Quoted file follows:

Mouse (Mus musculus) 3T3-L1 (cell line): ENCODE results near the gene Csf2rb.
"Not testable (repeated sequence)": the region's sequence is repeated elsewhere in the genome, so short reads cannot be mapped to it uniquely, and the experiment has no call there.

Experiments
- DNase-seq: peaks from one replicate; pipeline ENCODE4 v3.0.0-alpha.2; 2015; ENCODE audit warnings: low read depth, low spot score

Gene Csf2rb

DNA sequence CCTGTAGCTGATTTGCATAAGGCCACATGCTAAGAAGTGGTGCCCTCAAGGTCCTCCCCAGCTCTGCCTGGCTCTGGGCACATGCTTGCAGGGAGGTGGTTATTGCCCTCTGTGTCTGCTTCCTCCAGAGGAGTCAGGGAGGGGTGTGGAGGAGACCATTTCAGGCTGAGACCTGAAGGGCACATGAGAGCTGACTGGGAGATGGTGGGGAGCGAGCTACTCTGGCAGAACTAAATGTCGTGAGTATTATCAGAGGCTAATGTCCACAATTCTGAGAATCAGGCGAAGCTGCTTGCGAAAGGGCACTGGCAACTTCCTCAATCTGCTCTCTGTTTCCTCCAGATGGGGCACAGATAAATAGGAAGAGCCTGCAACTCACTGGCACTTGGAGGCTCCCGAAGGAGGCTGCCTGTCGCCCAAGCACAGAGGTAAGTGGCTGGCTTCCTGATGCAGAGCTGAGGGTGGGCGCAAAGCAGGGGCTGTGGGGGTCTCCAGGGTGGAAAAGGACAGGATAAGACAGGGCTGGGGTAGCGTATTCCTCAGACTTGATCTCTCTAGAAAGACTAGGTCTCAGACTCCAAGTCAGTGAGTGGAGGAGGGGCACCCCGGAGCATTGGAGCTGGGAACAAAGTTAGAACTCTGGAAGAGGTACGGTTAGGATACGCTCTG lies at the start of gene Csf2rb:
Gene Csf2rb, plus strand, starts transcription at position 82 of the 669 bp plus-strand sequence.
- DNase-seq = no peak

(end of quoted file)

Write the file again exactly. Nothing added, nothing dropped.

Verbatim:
Mouse (Mus musculus) 3T3-L1 (cell line): ENCODE results near the gene Csf2rb.
"Not testable (repeated sequence)": the region's sequence is repeated elsewhere in the genome, so short reads cannot be mapped to it uniquely, and the experiment has no call there.

Experiments
- DNase-seq: peaks from one replicate; pipeline ENCODE4 v3.0.0-alpha.2; 2015; ENCODE audit warnings: low read depth, low spot score

Gene Csf2rb

DNA sequence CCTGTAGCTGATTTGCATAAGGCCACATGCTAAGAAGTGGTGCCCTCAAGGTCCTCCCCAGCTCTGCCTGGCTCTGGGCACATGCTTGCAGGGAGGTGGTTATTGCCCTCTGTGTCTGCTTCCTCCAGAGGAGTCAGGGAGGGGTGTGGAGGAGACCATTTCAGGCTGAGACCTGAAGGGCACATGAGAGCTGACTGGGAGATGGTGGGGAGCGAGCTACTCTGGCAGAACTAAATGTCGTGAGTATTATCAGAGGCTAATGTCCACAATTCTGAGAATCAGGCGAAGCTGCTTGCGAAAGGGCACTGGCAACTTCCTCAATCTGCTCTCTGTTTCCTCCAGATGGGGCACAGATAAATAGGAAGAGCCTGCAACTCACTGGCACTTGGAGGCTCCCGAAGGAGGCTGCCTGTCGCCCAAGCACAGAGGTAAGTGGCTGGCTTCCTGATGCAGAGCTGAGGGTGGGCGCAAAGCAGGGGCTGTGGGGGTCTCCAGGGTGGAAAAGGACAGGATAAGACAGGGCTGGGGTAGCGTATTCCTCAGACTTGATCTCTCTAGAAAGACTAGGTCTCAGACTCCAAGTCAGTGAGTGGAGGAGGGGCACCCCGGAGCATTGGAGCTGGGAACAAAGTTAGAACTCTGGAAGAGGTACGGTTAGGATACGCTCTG lies at the start of gene Csf2rb:
Gene Csf2rb, plus strand, starts transcription at position 82 of the 669 bp plus-strand sequence.
- DNase-seq = no peak